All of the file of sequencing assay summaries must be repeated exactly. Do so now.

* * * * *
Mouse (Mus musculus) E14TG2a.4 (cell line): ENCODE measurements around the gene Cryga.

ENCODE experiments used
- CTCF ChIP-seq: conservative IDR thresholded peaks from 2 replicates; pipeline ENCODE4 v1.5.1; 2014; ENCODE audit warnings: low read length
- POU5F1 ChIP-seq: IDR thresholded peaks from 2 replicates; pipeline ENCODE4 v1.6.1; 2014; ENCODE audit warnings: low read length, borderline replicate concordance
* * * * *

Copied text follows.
Mouse (Mus musculus) E14TG2a.4 (cell line): ENCODE measurements around the gene Cryga.

ENCODE experiments used
- CTCF ChIP-seq: conservative IDR thresholded peaks from 2 replicates; pipeline ENCODE4 v1.5.1; 2014; ENCODE audit warnings: low read length
- POU5F1 ChIP-seq: IDR thresholded peaks from 2 replicates; pipeline ENCODE4 v1.6.1; 2014; ENCODE audit warnings: low read length, borderline replicate concordance